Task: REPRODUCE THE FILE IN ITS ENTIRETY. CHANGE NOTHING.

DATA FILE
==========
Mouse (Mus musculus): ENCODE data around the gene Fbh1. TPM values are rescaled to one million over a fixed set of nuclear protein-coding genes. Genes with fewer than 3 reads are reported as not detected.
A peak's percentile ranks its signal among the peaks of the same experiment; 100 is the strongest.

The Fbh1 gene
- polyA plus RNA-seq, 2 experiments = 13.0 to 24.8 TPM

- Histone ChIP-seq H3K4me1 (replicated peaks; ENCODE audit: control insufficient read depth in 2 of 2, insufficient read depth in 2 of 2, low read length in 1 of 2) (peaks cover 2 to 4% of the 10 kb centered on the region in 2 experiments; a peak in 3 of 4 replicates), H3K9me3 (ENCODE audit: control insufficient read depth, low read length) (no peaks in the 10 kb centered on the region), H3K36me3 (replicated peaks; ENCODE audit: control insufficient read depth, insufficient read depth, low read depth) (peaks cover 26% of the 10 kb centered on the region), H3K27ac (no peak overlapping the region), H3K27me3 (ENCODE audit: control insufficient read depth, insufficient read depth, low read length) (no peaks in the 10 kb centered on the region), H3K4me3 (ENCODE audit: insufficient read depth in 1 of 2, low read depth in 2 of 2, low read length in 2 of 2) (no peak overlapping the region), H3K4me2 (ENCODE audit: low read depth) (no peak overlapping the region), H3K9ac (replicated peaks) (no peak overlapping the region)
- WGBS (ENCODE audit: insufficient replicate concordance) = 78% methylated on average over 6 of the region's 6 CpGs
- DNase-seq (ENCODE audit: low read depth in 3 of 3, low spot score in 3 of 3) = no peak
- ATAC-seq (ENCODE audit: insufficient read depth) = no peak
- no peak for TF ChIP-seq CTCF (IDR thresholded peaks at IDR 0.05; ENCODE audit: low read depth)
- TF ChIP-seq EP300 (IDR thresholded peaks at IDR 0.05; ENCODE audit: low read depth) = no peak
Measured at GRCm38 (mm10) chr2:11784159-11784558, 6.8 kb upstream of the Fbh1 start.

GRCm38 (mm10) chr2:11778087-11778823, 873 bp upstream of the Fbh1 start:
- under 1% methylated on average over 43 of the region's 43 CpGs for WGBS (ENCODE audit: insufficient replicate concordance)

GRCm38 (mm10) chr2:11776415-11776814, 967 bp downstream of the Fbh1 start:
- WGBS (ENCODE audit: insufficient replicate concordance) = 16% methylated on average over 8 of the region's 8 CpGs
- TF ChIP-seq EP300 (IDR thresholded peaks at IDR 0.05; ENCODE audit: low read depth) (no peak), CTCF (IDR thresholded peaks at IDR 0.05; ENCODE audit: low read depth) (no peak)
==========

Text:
Mouse (Mus musculus): ENCODE data around the gene Fbh1. TPM values are rescaled to one million over a fixed set of nuclear protein-coding genes. Genes with fewer than 3 reads are reported as not detected.
A peak's percentile ranks its signal among the peaks of the same experiment; 100 is the strongest.

The Fbh1 gene
- polyA plus RNA-seq, 2 experiments = 13.0 to 24.8 TPM

- Histone ChIP-seq H3K4me1 (replicated peaks; ENCODE audit: control insufficient read depth in 2 of 2, insufficient read depth in 2 of 2, low read length in 1 of 2) (peaks cover 2 to 4% of the 10 kb centered on the region in 2 experiments; a peak in 3 of 4 replicates), H3K9me3 (ENCODE audit: control insufficient read depth, low read length) (no peaks in the 10 kb centered on the region), H3K36me3 (replicated peaks; ENCODE audit: control insufficient read depth, insufficient read depth, low read depth) (peaks cover 26% of the 10 kb centered on the region), H3K27ac (no peak overlapping the region), H3K27me3 (ENCODE audit: control insufficient read depth, insufficient read depth, low read length) (no peaks in the 10 kb centered on the region), H3K4me3 (ENCODE audit: insufficient read depth in 1 of 2, low read depth in 2 of 2, low read length in 2 of 2) (no peak overlapping the region), H3K4me2 (ENCODE audit: low read depth) (no peak overlapping the region), H3K9ac (replicated peaks) (no peak overlapping the region)
- WGBS (ENCODE audit: insufficient replicate concordance) = 78% methylated on average over 6 of the region's 6 CpGs
- DNase-seq (ENCODE audit: low read depth in 3 of 3, low spot score in 3 of 3) = no peak
- ATAC-seq (ENCODE audit: insufficient read depth) = no peak
- no peak for TF ChIP-seq CTCF (IDR thresholded peaks at IDR 0.05; ENCODE audit: low read depth)
- TF ChIP-seq EP300 (IDR thresholded peaks at IDR 0.05; ENCODE audit: low read depth) = no peak
Measured at GRCm38 (mm10) chr2:11784159-11784558, 6.8 kb upstream of the Fbh1 start.

GRCm38 (mm10) chr2:11778087-11778823, 873 bp upstream of the Fbh1 start:
- under 1% methylated on average over 43 of the region's 43 CpGs for WGBS (ENCODE audit: insufficient replicate concordance)

GRCm38 (mm10) chr2:11776415-11776814, 967 bp downstream of the Fbh1 start:
- WGBS (ENCODE audit: insufficient replicate concordance) = 16% methylated on average over 8 of the region's 8 CpGs
- TF ChIP-seq EP300 (IDR thresholded peaks at IDR 0.05; ENCODE audit: low read depth) (no peak), CTCF (IDR thresholded peaks at IDR 0.05; ENCODE audit: low read depth) (no peak)